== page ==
Compiling the Evidence: Listen To Us Bark!

Vacant lot on the corner of Fletcher Dr. and Ave. 35 in Glassell Park

Youth Voices is working with students from the Los Angeles River School to re-imagine the L.A. River and the surrounding communities as part of the Northeast Los Angelels Riverfront Collaborative. The students have formed teams to explore and investigate their communities, map assets, collect and share stories, data and community input for their projects. All the while they are learning and expanding their knowledge of digital media and civic engagement. Follow their work here and on twitter @RaulDemetrio23 and on Instagram using #kcetyv.


Our cause is to remodel an empty lot on the corner of Fletcher Drirve and Avenue 35 into a dog park for the community. The empty lot has been full of trash, debris, and no one has done anything about it for such a long time. With this project we hope to change the vibe of the neighborhood into a more vibrant mood.

Nothing is more cute than a puppy. Our team chose to work on an empty lot because we thought we could do something about it. We believe in the philosophy of "If you don't like where you are, then change it. You're not a tree." We felt we have been trees for a long time, but not anymore. This type of mindset will influence others to do something as well, to be more proactive in their community.

We chose this because we have dogs of our own, and our dogs can barley play around in their home. Then it hit us: every dog in our community is going through the same thing. By starting the idea of a dog park it will have a two-fold effect. One effect will be giving dogs a space of their own. The second effect will be on the people, by bringing them more closer together like a tribe.

Our team learned about the process of planning a community project. We realized how to do outreach to the community, use social media to our advantage, and improve our leadership skills. Also from this experience, our teamwork skills have improved, and our public speaking has improved. In addition, we learned how to ask the right questions to so we can get the best responses.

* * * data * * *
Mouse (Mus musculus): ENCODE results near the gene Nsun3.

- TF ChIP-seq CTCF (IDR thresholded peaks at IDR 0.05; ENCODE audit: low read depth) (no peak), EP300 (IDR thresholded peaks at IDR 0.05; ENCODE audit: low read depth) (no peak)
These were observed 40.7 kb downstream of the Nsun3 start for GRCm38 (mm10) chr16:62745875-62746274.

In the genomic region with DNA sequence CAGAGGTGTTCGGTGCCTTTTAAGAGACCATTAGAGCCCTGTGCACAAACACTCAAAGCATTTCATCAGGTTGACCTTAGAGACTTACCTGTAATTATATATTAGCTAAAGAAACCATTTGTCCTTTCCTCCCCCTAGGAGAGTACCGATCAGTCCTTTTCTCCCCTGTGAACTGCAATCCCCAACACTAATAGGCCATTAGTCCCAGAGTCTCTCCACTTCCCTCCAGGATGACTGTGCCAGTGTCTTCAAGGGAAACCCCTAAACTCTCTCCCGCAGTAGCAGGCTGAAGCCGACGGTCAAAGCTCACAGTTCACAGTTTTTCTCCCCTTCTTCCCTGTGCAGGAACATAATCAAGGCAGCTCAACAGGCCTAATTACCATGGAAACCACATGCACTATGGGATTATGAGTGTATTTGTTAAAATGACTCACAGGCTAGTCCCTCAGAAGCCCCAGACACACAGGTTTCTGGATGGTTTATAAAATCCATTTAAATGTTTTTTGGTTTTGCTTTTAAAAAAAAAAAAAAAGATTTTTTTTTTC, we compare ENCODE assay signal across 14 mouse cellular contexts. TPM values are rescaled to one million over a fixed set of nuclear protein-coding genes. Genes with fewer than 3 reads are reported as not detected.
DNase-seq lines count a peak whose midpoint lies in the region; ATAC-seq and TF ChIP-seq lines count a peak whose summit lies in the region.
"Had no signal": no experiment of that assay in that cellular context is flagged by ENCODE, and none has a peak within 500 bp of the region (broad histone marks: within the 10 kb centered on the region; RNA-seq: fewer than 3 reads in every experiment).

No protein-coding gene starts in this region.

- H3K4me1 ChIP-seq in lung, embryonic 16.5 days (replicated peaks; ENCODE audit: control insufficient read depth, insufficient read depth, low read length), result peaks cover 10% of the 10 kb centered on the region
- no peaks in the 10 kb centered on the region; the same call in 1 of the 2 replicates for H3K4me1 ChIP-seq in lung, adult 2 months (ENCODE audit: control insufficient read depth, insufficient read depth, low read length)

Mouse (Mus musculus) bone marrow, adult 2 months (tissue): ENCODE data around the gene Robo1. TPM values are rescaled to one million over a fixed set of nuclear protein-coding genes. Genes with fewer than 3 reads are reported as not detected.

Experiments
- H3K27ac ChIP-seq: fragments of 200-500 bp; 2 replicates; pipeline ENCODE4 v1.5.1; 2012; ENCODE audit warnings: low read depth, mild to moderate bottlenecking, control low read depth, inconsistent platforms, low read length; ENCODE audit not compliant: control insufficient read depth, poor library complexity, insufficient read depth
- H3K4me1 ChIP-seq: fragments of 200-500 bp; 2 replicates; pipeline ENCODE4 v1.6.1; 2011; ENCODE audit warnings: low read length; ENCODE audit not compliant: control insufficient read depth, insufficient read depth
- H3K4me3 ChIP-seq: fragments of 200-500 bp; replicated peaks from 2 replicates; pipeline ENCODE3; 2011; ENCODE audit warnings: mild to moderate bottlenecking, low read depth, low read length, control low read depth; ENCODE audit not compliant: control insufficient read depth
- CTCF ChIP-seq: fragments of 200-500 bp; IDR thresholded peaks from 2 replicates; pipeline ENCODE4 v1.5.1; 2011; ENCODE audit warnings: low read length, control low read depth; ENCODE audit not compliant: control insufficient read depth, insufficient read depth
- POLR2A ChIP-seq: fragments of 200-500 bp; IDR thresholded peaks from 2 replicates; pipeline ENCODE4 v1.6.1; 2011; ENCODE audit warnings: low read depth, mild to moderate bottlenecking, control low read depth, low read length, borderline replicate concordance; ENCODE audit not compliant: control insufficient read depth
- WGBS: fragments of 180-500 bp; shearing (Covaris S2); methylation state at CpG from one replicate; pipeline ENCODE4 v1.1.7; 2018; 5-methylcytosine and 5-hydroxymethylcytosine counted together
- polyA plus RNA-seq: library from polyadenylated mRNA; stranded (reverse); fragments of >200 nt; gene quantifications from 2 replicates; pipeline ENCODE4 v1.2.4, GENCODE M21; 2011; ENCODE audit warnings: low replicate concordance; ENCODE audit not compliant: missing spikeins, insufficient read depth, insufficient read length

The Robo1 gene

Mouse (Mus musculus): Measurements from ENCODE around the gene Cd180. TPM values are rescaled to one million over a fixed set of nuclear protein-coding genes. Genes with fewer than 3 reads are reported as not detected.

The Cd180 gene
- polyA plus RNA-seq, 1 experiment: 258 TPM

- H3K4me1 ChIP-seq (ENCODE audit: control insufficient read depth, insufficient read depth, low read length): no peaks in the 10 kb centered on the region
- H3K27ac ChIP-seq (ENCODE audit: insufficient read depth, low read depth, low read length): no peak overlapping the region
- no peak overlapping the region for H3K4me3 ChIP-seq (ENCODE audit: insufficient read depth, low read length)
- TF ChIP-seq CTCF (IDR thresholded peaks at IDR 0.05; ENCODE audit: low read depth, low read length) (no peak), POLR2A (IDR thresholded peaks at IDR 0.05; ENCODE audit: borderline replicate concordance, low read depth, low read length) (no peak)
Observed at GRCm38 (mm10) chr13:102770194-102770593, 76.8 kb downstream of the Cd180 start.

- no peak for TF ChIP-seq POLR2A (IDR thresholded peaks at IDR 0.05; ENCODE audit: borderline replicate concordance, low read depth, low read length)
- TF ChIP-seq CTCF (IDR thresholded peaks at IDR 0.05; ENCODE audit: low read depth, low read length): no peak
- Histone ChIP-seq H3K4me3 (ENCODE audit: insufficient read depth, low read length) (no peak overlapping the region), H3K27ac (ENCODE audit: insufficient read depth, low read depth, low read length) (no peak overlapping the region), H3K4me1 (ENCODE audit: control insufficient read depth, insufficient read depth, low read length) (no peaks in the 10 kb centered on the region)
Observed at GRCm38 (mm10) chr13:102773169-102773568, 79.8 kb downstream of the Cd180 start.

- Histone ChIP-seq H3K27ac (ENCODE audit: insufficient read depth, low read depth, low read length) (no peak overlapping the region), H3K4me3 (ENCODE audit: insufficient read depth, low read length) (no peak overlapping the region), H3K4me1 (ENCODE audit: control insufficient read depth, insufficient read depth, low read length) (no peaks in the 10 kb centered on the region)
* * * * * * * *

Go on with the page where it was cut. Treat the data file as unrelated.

We interviewed Joshelin Demetrio, a junior at Sonia Sotomayor Learning Academies, who has a dog of her own. We also interviewed Glen Dake , a landscaping architect and leader in community based projects.

Joshelin Demetrio supports the idea of a dog park because her dog needs more doggy friends, and the empty lot is an eye sore. She did have some questions and comments:

"How long do you think it will last if there is a dog park?"

"If the neighborhoods really love it, then it should be able to sustain itself."

She also encouraged us to get the community to back up the idea of a dog park. There's strength in numbers and especially when there is a strong leader.

Glen Dake and others also suggested getting more stats on dog accidents and the number of dog owners in the area.

Overall we had a positive response from the community. They loved the idea of a dog park because the residents have a soft spot for dogs. Many suggested to bring this up the neighborhood council and city hall.

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Compiling the Evidence: Let's Make Something Out of Nothing.

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Compiling the Evidence: A Change To Our Neighborhood

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